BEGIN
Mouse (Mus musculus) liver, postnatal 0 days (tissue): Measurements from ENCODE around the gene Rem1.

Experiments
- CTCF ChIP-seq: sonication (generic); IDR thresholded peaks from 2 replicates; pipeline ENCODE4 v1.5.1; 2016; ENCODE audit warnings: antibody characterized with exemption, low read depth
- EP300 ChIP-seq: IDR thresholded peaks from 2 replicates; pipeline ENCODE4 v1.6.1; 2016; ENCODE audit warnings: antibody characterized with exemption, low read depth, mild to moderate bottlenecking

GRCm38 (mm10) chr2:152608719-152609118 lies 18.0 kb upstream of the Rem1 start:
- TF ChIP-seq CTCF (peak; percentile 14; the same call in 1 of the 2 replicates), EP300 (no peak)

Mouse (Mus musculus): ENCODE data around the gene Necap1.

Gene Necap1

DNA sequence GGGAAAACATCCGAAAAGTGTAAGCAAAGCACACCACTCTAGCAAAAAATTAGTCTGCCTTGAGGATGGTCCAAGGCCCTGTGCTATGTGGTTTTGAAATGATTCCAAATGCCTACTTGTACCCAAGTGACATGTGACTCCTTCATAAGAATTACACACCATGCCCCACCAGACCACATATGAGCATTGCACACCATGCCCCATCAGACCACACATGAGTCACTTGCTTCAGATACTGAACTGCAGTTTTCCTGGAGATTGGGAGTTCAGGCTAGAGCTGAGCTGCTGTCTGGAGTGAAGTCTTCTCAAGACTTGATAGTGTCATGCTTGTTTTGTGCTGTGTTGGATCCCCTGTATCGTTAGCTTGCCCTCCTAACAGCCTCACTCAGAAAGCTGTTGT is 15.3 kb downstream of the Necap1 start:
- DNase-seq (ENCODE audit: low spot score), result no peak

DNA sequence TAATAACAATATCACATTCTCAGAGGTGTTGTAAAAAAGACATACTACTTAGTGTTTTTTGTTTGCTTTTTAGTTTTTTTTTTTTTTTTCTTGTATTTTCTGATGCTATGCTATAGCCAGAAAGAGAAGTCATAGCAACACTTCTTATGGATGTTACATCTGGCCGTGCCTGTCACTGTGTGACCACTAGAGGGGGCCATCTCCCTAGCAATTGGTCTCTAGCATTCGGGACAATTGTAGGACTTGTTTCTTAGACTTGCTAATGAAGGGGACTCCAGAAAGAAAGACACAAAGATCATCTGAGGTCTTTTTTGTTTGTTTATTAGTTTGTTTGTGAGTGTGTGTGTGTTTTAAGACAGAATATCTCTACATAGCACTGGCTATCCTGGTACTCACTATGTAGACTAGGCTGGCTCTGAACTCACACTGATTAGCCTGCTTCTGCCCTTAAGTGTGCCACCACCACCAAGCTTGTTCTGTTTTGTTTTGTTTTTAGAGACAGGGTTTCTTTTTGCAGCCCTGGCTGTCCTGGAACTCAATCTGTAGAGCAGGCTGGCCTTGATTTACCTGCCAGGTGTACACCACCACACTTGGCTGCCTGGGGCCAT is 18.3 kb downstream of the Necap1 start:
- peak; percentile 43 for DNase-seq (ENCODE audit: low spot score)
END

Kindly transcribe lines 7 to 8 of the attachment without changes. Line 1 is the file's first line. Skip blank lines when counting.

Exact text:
Mouse (Mus musculus): ENCODE data around the gene Necap1.

Gene Necap1